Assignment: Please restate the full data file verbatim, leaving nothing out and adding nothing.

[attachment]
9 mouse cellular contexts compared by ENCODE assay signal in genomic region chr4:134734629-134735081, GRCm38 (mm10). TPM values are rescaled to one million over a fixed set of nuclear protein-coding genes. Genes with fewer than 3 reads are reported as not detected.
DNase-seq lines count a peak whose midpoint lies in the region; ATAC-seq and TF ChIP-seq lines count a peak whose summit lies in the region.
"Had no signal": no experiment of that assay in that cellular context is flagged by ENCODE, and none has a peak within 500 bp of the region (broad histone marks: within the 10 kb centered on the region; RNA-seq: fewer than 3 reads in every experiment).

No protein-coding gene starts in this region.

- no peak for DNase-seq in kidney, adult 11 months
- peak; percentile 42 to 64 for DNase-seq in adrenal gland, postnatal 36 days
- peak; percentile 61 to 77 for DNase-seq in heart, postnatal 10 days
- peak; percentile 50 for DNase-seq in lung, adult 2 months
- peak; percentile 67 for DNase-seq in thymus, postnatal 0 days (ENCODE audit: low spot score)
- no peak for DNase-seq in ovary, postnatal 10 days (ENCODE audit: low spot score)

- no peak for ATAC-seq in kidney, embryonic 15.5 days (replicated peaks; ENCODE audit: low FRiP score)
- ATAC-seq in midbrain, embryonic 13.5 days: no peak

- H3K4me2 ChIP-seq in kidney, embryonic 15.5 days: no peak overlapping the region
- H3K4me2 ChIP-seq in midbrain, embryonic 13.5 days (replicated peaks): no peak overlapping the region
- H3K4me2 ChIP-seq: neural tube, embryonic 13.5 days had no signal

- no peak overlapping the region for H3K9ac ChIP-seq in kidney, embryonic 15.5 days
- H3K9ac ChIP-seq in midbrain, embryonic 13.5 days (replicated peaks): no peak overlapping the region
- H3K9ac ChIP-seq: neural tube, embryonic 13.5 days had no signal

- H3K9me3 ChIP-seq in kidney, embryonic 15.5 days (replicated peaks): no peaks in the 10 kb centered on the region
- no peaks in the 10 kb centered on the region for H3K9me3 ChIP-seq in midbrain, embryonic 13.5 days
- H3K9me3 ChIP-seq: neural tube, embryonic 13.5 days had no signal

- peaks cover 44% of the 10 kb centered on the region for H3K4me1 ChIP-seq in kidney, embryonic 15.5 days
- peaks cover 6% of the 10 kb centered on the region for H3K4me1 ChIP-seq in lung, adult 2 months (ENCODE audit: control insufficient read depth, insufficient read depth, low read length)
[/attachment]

9 mouse cellular contexts compared by ENCODE assay signal in genomic region chr4:134734629-134735081, GRCm38 (mm10). TPM values are rescaled to one million over a fixed set of nuclear protein-coding genes. Genes with fewer than 3 reads are reported as not detected.
DNase-seq lines count a peak whose midpoint lies in the region; ATAC-seq and TF ChIP-seq lines count a peak whose summit lies in the region.
"Had no signal": no experiment of that assay in that cellular context is flagged by ENCODE, and none has a peak within 500 bp of the region (broad histone marks: within the 10 kb centered on the region; RNA-seq: fewer than 3 reads in every experiment).

No protein-coding gene starts in this region.

- no peak for DNase-seq in kidney, adult 11 months
- peak; percentile 42 to 64 for DNase-seq in adrenal gland, postnatal 36 days
- peak; percentile 61 to 77 for DNase-seq in heart, postnatal 10 days
- peak; percentile 50 for DNase-seq in lung, adult 2 months
- peak; percentile 67 for DNase-seq in thymus, postnatal 0 days (ENCODE audit: low spot score)
- no peak for DNase-seq in ovary, postnatal 10 days (ENCODE audit: low spot score)

- no peak for ATAC-seq in kidney, embryonic 15.5 days (replicated peaks; ENCODE audit: low FRiP score)
- ATAC-seq in midbrain, embryonic 13.5 days: no peak

- H3K4me2 ChIP-seq in kidney, embryonic 15.5 days: no peak overlapping the region
- H3K4me2 ChIP-seq in midbrain, embryonic 13.5 days (replicated peaks): no peak overlapping the region
- H3K4me2 ChIP-seq: neural tube, embryonic 13.5 days had no signal

- no peak overlapping the region for H3K9ac ChIP-seq in kidney, embryonic 15.5 days
- H3K9ac ChIP-seq in midbrain, embryonic 13.5 days (replicated peaks): no peak overlapping the region
- H3K9ac ChIP-seq: neural tube, embryonic 13.5 days had no signal

- H3K9me3 ChIP-seq in kidney, embryonic 15.5 days (replicated peaks): no peaks in the 10 kb centered on the region
- no peaks in the 10 kb centered on the region for H3K9me3 ChIP-seq in midbrain, embryonic 13.5 days
- H3K9me3 ChIP-seq: neural tube, embryonic 13.5 days had no signal

- peaks cover 44% of the 10 kb centered on the region for H3K4me1 ChIP-seq in kidney, embryonic 15.5 days
- peaks cover 6% of the 10 kb centered on the region for H3K4me1 ChIP-seq in lung, adult 2 months (ENCODE audit: control insufficient read depth, insufficient read depth, low read length)